In Luke, the lament over Jerusalem is put in a different, but similar, context. Warned by some Pharisees that Herod wants to kill him, Jesus calls him “that fox.” (Lk. 13:32) In preaching on this Lukan text, Prior Aelred here at St. Gregory’s, drew out the comparison of the fox and the hen. In the face of a threatening fox, Aelred suggested that Jesus might have been a better protector by being a tougher animal, such as the Lion of Judah. But no, Jesus assumed the role of a vulnerable hen gathering her chicks. Aelred went on to extoll Vicki Soto and her colleagues at Sandy Hook who covered as many of their small pupils with their bodies as they could to protect them, a contemporary embodiment of Christ the vulnerable, protective hen.
A fox scatters, while a hen gathers. What if Jesus had chosen to be a lion to deal with that fox Herod? It occurs to me that a lion would scatter all foxes who might threaten the chicks. Sort of like a superhero crushing the bad guys so that good guys like us can get on with our lives. Aelred noted that Jesus the Hen is not a popular image in Christian lore as is the Lion of Judah. The problem is, if Jesus the Hen gathers, then not only is Jesus the Hen trying to gather the scribes and Pharisees, but Herod and his court as well, thus robbing us of more favorite enemies.
One of the more remarkable and attractive chapters in the Rule of St. Benedict is Chapter Two: “Summoning the Brothers [and Sisters] for Counsel.” Although Benedict was not so democratic as to have matters put up to a majority vote (as most modern monastic constitutions are), Benedict considered it essential that the abbot listen to all members of the community before making a decision. In my time as abbot of my community, I am profoundly grateful for the suggestions and cautions from my fellow monks on numerous occasions. Most writings on the Rule remind us that the first word is “Listen.” Much is made of the need to listen to God and to then to others, especially the superior, as a means of listening to God. Here, Benedict reminds the abbot to listen to the community. Given the toxic atmosphere of much debate in political and religious matters, I cannot stress enough to importance of listening as a first principle to healing the exchange of thoughts and opinions.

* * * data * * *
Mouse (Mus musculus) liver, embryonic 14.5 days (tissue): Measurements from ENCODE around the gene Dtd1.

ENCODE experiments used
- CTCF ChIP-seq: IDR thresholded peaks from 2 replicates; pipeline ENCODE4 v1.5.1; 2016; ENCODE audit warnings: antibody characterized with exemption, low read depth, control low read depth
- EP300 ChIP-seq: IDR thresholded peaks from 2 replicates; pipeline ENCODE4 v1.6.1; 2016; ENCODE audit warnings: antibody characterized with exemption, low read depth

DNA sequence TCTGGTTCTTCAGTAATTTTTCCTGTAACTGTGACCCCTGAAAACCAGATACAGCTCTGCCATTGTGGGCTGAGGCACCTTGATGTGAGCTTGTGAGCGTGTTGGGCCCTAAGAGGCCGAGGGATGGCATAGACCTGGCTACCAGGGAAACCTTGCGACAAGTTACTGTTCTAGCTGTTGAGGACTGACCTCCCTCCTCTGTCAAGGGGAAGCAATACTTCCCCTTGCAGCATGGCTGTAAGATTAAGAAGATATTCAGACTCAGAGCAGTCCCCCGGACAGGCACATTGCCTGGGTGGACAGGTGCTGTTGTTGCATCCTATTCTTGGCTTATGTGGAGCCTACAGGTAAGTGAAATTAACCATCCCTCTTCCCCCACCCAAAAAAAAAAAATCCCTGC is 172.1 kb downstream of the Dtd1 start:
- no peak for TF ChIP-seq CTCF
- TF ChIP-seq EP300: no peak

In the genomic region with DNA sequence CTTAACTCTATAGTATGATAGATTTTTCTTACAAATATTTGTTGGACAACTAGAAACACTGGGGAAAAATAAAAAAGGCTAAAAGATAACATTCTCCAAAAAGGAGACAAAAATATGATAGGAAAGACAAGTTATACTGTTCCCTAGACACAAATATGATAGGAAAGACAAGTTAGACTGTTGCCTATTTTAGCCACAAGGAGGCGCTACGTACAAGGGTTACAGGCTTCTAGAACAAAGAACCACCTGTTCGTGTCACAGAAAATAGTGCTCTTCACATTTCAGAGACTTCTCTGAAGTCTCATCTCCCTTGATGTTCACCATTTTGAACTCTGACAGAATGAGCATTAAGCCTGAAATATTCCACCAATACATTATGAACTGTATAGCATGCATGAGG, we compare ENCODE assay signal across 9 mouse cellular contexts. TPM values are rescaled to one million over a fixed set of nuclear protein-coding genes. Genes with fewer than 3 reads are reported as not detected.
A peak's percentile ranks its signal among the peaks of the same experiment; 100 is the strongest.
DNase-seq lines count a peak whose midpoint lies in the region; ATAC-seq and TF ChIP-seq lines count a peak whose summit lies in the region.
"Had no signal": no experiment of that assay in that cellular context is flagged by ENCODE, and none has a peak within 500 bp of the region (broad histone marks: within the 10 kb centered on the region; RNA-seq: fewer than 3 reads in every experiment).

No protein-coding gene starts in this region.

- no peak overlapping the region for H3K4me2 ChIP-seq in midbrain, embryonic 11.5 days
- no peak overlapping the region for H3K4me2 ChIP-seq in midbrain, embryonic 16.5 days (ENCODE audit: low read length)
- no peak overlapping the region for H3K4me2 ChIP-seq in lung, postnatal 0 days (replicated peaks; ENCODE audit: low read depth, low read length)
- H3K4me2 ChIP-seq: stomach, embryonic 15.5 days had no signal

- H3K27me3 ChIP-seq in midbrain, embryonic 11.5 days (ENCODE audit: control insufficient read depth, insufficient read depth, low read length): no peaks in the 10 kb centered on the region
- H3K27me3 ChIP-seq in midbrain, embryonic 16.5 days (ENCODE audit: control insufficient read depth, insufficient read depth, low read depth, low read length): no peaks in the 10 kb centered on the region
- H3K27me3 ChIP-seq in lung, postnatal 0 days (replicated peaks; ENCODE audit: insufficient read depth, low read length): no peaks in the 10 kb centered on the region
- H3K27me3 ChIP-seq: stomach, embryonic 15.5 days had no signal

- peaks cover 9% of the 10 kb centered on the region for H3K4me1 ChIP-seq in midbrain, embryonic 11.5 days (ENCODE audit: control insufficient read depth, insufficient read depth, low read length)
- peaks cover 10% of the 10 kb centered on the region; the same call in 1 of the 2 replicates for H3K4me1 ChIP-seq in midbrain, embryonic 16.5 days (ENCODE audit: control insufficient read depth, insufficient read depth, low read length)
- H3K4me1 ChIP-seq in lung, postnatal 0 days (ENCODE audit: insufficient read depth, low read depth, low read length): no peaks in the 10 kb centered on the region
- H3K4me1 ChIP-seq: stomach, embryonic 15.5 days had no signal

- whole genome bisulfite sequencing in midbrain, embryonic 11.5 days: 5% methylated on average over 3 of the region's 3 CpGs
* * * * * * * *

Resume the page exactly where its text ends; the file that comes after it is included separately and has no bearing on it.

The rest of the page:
We can make it easier for others to listen to us by expressing ourselves in a way that makes it easier for them to listen. Benedict says that we will do this if we “express [our] opinions with all humility, and not presume to defend [our] own views obstinately.” If we take a moment to think about how hard it is to listen to a person who does the opposite of what Benedict enjoins here, we will see the importance of this admonition. More important, when we express our views humbly and without obstinacy, it is easier to be focused on the issue rather than our relationships with other people which, in the course of debate, tend to become more competitive than constructive. Benedict would have us discern the right thing to do, not strive to gain the most debating points.
Even more startling than the foregoing: Benedict says that the reason the whole community should be called together is because “the Lord often reveals what is better to the younger.” This is not an over-idealization of young people, but is a salutary reminder that the points of view of marginal people, which includes the young, may prove to be vital to a right discernment. Our tendency is to push those we consider marginal to the margins, usually while assuming that we are not marginal.
Issues such as gun control and immigration reform being debated right now are complicated and require careful thinking and expression that is most fruitfully done humbly with a heart that listens to ourselves, to others, and to God.
These ideas are developed at greater length in my book Tools for Peace.
A desert monastic said that contempt and reproaching another person in thought will prevent us from seeing the divine light. The monastic pioneers of the fourth and fifth centuries were constantly admonishing each other to stop judging each other judgmentally. This admonition sounds good until we realize that we always have good reasons for our own judgmental attitudes toward people we know or know about.
In one of my favorite stories about the desert monastics, one of their number had committed an unspecified sin and the other monastics gathered to pass judgment on him. The wisest and most respected elder was slow to come and when he arrived, he carried a leaky basket full of sand. The puzzled monastics asked him what he was doing and the elder replied: “My sins are falling out behind me where I cannot see them, and you would have me judge this brother.” End of trial.